Modern supply chains have a high degree of integration and significant information flows across the involved participants and their systems. At the same time, when it comes to financing and risk decisions, most of this information is disregarded or at best is taken at intuitive levels because it is too complex for an analyst to process cognitively. This creates a major gap between enterprises (that know their ecosystem) and external financiers that rely on out-of-date financials or “back-of-the envelope” estimates to decide on risk, pricing, and other core parameters. The result is inefficient markets and lost business for both suppliers and financial institutions.
The current decision-making and risk assessment models used for customer and supply chain financing tend to be analyst-centric, based primarily on rules and textbook methods, and use standard and often outdated data modeling tools (spreadsheets, BA and BI tools). As they rely on subject matter experts’ opinions rather than on objective data-driven models, they can easily lose touch with enterprise business data at large. Analyst-centric models are human-driven and thus incapable of dealing with large data volumes and high velocities. They use only easily-accessible data, lack integration among siloed data sources and are not capable of dealing with data uncertainty. Static models based on historical data cannot account for rapid changes both within and outside of the enterprise.
The current credit risk models lack the ability to make a specific risk assessment for a given financial structure as they are based on buyer’s financials and other public or quasi-public information and are often qualitative rather than quantitative (e.g., a free-form credit manager’s assessment). A very limited quantitative tool set is available for performance risk analysis, which is often based on expert opinions and personal judgement, while the complex interplay between credit and operational risk remains under-researched. As a result, most of the financing structures lump performance and credit risk together, which results in low advance rates and limited availability. The market risk factors such as the price of inventory (collateral, end-of-life, etc.) are key to many financing structures. While there are well-established statistical methods for market risk analysis of commodities and commodity-like products (much less so for other product types), these models remain relatively simple and overlook many important factors and complex interrelationships.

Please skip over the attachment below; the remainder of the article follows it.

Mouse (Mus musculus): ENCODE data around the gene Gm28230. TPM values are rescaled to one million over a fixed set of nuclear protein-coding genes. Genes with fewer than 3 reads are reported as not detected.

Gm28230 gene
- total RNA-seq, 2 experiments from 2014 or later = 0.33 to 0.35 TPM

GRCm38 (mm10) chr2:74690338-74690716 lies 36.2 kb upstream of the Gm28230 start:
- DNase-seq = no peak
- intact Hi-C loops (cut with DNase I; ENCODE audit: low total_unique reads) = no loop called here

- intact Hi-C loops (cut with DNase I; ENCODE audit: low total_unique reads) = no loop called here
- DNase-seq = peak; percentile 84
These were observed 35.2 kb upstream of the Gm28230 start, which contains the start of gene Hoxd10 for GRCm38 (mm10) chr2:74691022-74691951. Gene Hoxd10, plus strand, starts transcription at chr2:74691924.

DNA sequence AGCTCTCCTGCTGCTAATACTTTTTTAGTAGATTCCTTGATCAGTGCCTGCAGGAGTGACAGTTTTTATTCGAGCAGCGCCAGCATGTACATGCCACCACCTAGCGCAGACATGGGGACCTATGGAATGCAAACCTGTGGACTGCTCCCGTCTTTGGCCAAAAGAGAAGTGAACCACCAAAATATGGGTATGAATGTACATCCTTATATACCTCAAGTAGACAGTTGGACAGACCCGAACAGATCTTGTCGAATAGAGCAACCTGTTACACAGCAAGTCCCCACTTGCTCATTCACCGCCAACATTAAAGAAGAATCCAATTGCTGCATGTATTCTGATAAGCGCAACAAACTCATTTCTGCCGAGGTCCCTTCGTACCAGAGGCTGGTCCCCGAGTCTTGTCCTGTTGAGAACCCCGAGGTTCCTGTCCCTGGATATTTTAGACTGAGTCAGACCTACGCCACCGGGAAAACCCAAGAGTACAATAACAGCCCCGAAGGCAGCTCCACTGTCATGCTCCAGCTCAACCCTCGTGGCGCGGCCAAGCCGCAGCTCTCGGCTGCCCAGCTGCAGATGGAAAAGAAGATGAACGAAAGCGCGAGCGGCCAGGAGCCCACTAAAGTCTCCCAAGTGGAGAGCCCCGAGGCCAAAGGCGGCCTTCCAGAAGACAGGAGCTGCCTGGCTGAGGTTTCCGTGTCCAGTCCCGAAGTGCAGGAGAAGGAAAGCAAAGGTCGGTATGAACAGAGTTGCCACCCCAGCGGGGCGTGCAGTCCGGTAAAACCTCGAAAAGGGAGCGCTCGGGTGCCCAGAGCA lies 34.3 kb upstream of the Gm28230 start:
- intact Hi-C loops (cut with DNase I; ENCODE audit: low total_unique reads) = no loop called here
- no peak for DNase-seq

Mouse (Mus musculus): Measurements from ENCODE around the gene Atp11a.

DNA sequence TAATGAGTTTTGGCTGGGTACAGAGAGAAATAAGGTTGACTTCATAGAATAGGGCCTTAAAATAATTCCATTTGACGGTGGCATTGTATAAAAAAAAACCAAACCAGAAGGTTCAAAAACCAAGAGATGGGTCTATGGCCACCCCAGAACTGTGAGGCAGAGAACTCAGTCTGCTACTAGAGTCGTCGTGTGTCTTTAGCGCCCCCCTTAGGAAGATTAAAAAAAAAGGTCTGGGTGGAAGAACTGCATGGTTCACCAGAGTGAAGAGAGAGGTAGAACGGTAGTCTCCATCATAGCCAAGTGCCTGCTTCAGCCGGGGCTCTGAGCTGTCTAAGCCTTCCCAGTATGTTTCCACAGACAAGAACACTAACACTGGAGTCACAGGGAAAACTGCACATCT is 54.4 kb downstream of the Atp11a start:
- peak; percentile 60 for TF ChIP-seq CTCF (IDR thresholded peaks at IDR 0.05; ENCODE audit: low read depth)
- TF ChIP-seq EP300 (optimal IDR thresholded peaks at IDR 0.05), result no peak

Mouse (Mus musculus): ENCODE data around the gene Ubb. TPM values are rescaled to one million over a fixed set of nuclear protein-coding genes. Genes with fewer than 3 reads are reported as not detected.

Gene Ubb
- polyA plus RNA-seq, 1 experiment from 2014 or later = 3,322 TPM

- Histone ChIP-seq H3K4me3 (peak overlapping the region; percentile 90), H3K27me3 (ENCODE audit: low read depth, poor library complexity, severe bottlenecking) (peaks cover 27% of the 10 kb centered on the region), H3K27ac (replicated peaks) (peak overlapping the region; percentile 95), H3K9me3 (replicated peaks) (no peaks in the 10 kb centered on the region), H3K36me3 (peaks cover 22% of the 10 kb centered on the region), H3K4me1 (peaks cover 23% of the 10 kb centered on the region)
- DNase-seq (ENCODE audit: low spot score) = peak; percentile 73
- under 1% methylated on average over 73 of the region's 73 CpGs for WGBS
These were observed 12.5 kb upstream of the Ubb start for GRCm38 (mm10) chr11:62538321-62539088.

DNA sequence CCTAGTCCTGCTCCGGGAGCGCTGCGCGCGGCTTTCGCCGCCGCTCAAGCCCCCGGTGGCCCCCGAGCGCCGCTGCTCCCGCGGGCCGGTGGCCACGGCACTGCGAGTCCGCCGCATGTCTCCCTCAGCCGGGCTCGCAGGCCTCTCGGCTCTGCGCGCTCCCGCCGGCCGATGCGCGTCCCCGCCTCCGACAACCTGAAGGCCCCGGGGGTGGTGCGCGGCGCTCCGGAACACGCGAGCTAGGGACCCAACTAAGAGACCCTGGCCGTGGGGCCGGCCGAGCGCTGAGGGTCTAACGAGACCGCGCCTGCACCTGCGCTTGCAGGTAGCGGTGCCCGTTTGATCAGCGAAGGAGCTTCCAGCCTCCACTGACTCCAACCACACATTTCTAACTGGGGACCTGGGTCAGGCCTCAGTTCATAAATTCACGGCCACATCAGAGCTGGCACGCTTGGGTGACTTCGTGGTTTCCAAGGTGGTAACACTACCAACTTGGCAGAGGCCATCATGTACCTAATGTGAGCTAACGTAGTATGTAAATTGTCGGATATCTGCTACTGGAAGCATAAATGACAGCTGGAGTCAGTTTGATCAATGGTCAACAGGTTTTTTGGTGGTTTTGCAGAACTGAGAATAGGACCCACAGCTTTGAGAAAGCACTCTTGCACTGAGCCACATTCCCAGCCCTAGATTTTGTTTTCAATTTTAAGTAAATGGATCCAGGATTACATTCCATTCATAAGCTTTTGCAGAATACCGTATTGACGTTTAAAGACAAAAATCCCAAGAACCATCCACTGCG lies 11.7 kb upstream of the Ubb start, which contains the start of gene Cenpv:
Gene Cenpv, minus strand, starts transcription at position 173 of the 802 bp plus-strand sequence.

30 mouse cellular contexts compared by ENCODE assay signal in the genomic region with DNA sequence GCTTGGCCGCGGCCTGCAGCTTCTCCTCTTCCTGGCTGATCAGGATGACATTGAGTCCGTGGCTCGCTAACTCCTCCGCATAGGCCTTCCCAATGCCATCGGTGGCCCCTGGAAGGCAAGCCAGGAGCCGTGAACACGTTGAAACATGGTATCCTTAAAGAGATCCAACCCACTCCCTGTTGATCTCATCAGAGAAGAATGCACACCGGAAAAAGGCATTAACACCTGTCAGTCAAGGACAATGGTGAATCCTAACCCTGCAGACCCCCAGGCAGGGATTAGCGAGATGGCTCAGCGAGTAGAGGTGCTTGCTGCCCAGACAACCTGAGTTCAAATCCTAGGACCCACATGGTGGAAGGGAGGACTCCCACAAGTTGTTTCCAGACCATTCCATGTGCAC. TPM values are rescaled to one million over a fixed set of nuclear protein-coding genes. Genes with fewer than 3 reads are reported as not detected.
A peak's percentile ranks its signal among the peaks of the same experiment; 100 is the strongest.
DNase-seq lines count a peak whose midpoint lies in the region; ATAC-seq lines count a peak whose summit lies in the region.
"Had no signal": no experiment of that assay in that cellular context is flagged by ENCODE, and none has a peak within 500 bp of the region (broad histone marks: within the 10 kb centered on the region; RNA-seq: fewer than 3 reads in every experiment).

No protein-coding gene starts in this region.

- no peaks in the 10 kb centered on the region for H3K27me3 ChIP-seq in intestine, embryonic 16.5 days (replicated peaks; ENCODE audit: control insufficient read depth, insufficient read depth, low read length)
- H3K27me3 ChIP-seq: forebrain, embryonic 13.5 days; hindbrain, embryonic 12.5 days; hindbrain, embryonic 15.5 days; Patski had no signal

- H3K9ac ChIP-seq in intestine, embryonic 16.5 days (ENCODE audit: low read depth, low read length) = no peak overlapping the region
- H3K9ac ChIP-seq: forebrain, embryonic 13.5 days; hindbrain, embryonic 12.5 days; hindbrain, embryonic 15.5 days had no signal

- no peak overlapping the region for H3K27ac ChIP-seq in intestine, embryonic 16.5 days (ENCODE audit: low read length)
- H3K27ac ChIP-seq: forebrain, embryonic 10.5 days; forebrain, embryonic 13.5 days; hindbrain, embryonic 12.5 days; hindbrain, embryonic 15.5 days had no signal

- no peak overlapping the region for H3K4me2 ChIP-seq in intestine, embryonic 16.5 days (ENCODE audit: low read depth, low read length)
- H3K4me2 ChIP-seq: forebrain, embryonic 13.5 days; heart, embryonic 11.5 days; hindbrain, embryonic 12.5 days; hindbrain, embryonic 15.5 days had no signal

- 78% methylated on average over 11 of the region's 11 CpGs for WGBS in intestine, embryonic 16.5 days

The application of state-of-the-art data mining, predictive modeling, and machine learning technologies to discover critical insights from the rich, multi-faceted enterprise and external data and using these insights to conduct risk assessment and make data-driven financial decisions can create significant competitive advantage for organizations.
We build highly customized intelligent decision-making engines designed to generate credit, risk, and pricing decisions in near real-time, as well as recommend actions that return the highest possible value over both the short and long term. The inherent flexibility of our suite of self-learning AI tools allows fine-tuning our products to the needs of a broad spectrum of corporate users and across the entire supply chain finance ecosystem, including buyers, financiers, and suppliers.
Our products are deployed to one or more (or potentially all) supply chain participants and operate by continually learning a self-improving model of each of our clients’ business from:
· ERP and CRM data;
· Unstructured and free text data such as emails and meeting minutes;
· Low-level technical data, such as system execution logs, sensor signals, etc.;
· Relevant external data, e.g., technology and business trends.
TenzorAI products generate decisions that account for multiple, and often hidden, risk factors. Additionally, they help decision makers better understand complex factors and causal relationships unique to their business.